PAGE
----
CHENNAI: Adelaide, December 19. As India took the field to defend 90, the support staff had an impromptu meeting inside the ground. They had just witnessed the team suffer a new low of being bowled out for 36. It stung so badly that head coach, Ravi Shastri, told the other members of the support staff not to say anything in the dressing room.
Melbourne, December 29. Minutes after India levelled the series with an eight-wicket win, Shastri was asked what he told the team in Adelaide. “No chat,” he said. “We had a lot of positives in Adelaide but at the end of the day, it is the result that counts. We were blown away in the second innings in one hour. So when you are blown away, you are blown away. There is nothing you can do about it than to get up and fight, which we did in this Test match. To beat a team like Australia, especially in Australia, there is no point having one good day or two good days, you have got to have five good days if you have to beat them. As simple as that.”
The rest of that Saturday in Adelaide saw players confined to their hotel rooms, where some had family for company. Some players expected a meeting over dinner (it never happened). On Monday evening after Virat Kohli left for India, Shastri and the support staff spoke to the team. They ensured they didn't mention 36 during the meeting, but were clear in sending home a message: "follow the process, take responsibility and play your roles".
It was followed by a few of the senior players analysing the defeat, even putting down areas they wanted to work on and what needed to be done in Melbourne. It is understood that players were critical of their own performances, at which point the support staff stayed away from the conversation before Shastri revealed he won't even mind a whitewash as long as they follow the process. What followed in the lead-up to the Boxing Day Test clearly showed the character of the team.
Players opened up to support staff during training sessions. They focused on working on areas that needed improvement. According to one of the support staff, the batsmen wanted to recreate some of the angles that had tested them in Adelaide. They even created simulations during their training sessions in Melbourne, which they felt will prepare them better for the Boxing Day Test. Even if they had already spent several weeks together in a bio bubble, none of them even cited it as an excuse at any point. They were solely intent on regaining the confidence that was lost inside one hour in Adelaide.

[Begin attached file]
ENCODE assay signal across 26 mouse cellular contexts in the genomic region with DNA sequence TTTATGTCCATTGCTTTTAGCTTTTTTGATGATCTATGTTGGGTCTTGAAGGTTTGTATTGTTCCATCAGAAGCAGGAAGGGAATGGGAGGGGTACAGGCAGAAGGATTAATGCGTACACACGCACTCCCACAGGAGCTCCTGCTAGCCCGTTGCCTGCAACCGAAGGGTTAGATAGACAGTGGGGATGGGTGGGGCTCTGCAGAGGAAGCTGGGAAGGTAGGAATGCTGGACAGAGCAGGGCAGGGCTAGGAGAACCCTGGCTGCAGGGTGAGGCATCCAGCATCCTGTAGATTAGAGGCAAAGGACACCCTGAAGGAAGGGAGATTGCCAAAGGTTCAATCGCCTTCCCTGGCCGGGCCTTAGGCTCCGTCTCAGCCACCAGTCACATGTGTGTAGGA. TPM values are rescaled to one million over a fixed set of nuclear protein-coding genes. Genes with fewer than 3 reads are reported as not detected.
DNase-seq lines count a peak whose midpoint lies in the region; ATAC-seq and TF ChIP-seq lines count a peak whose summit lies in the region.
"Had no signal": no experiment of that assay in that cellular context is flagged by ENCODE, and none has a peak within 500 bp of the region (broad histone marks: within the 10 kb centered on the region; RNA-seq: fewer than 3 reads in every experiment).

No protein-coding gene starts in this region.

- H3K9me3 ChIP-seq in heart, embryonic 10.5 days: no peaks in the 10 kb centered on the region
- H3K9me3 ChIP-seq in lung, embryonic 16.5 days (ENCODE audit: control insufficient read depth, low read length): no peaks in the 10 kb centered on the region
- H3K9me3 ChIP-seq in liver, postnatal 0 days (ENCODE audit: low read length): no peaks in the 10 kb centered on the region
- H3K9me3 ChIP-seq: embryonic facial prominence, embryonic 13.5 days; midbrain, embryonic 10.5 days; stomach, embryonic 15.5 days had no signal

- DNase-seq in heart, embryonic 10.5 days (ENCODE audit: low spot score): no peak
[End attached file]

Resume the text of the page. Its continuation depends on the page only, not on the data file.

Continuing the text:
Ajinkya Rahane — such a contrasting figure in comparison to regular captain Virat Kohli — too helped in a way. There was calmness and that helped the team bounce back. Shastri has made exaggerated statements in the past but few would disagree when he said this on Tuesday. “I think this will go down in the annals of Indian cricket — no, world cricket — as one of the great comebacks in the history of the game. To be rolled over for 36 and then three days later to get up and be ready to punch was outstanding. The boys deserve all the credit for the character they have shown. Real character.”
Through the course of four days in Melbourne, they showed it time and again. Losing the toss, they restricted Australia to 195. And while batting, in Kohli's absence, Rahane stood up to be counted. Shastri called it the turning point of the match. The bowlers, sans Umesh Yadav for the majority of the second innings, piled pressure. The hosts could never recover. That, in between all this, two debutants – Shubman Gill and Mohammed Siraj — showed they belong was the icing on the cake
The visitors, who seemed gone in Adelaide, are in with a real chance of repeating what they did in 2018-19 when they won a series in Australia for the first time ever. The third Test in Sydney — from January 7 — can't begin soon enough.